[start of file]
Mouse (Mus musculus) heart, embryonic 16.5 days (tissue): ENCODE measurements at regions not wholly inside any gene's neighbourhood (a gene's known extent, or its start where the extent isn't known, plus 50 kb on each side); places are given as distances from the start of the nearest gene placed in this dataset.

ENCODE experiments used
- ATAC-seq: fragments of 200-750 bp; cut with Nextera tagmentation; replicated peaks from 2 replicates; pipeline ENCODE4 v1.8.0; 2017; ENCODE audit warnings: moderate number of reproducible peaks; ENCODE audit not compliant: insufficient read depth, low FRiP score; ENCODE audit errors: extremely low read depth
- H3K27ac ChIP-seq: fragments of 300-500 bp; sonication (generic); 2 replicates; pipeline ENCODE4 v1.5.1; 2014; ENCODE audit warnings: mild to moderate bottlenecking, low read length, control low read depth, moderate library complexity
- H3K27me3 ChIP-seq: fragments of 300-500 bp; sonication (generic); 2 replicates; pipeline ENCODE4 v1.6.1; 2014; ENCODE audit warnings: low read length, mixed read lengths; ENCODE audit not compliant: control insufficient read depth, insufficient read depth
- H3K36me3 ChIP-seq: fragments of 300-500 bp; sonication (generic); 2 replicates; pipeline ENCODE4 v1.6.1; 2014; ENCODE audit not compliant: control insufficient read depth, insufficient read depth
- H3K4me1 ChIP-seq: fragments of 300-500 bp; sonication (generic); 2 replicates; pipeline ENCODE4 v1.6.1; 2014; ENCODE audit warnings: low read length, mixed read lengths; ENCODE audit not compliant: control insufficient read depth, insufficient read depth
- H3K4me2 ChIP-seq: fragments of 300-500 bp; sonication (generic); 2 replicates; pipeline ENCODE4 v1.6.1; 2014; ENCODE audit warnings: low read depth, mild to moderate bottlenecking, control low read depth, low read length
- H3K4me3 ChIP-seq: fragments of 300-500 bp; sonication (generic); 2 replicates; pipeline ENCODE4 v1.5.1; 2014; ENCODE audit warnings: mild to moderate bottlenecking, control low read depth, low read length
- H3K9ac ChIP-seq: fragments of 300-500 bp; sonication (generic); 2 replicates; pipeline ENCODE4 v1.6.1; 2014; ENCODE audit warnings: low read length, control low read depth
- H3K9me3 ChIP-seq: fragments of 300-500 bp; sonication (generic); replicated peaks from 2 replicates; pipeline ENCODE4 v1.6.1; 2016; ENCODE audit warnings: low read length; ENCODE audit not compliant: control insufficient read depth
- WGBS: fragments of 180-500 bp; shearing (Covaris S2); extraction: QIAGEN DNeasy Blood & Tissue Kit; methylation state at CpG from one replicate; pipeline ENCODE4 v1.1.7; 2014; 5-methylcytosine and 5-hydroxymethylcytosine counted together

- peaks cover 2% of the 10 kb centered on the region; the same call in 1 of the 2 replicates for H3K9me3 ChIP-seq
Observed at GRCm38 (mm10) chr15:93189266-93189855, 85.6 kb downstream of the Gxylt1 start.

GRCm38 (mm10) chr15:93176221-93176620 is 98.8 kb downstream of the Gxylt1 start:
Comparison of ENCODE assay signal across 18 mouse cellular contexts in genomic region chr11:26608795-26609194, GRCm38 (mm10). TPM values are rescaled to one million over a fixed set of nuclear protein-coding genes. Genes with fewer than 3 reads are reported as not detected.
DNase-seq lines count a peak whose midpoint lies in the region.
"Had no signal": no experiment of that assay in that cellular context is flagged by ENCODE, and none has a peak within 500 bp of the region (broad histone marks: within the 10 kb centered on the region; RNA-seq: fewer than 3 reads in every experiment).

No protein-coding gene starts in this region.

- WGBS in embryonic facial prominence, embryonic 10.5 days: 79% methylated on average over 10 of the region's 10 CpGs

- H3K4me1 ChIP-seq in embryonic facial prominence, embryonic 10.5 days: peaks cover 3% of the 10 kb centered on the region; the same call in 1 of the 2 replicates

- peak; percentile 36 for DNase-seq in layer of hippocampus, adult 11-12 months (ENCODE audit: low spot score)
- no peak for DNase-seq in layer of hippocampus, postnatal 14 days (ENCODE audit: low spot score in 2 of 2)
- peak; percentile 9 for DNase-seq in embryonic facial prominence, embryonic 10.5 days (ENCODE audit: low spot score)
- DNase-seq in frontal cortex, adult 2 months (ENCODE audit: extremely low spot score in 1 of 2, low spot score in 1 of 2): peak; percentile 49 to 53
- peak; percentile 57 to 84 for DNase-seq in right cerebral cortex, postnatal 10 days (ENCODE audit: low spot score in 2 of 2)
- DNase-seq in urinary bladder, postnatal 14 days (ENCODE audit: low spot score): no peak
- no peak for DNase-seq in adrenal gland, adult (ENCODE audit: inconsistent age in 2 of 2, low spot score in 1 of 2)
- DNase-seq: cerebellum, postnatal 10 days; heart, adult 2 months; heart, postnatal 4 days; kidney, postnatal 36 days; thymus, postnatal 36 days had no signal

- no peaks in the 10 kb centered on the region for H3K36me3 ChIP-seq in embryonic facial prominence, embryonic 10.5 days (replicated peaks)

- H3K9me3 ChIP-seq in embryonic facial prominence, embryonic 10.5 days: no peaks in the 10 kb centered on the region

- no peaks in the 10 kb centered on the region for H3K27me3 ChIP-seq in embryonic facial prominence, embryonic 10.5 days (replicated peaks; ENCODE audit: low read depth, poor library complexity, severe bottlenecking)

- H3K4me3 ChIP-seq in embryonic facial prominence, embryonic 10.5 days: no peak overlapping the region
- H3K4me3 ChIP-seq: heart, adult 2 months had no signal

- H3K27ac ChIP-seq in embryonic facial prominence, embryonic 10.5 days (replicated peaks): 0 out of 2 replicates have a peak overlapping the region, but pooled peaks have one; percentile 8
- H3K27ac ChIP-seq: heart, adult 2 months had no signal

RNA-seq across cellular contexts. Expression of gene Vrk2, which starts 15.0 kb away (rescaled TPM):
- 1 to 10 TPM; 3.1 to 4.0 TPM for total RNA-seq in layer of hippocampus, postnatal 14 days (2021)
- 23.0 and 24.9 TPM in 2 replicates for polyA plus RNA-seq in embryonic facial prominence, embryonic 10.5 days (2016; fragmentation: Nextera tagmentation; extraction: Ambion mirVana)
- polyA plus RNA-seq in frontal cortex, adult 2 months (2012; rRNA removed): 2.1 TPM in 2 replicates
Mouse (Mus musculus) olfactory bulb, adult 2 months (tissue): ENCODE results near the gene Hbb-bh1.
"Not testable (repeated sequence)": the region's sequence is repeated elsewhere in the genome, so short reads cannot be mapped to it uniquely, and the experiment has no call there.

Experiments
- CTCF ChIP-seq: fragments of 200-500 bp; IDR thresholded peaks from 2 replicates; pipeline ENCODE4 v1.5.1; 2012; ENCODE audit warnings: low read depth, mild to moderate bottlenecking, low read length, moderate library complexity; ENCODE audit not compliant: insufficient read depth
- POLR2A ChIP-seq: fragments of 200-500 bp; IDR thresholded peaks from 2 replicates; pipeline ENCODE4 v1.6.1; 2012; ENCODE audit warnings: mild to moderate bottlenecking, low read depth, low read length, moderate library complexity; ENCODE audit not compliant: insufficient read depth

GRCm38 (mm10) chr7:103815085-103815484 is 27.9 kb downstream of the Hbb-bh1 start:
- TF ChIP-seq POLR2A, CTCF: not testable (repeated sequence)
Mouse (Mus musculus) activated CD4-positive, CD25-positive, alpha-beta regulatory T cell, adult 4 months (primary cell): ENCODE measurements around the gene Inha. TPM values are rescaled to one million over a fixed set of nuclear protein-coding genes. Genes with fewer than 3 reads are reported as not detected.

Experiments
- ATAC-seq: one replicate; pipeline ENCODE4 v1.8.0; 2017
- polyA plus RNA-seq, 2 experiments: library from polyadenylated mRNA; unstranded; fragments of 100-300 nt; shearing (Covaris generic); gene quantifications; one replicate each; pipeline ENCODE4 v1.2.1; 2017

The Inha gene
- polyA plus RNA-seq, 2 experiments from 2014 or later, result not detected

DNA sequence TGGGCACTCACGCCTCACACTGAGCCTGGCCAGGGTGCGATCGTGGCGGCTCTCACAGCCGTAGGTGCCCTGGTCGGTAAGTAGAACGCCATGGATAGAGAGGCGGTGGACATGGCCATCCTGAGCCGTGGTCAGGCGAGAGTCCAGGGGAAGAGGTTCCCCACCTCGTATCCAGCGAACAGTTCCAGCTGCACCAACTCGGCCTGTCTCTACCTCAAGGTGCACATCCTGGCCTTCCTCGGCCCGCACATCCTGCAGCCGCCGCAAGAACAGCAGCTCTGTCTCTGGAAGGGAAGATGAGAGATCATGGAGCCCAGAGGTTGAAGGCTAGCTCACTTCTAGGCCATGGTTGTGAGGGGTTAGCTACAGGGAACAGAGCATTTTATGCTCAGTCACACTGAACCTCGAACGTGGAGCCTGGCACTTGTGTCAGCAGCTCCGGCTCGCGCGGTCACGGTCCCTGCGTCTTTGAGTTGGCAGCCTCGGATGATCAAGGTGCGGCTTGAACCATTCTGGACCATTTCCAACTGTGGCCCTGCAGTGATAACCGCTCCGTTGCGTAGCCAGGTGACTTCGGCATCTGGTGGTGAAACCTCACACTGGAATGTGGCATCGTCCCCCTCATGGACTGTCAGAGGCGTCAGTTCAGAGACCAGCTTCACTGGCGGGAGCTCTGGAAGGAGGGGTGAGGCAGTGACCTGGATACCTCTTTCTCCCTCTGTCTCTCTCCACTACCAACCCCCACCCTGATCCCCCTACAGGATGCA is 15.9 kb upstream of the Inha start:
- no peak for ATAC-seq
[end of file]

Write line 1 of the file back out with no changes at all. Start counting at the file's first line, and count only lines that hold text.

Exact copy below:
Mouse (Mus musculus) heart, embryonic 16.5 days (tissue): ENCODE measurements at regions not wholly inside any gene's neighbourhood (a gene's known extent, or its start where the extent isn't known, plus 50 kb on each side); places are given as distances from the start of the nearest gene placed in this dataset.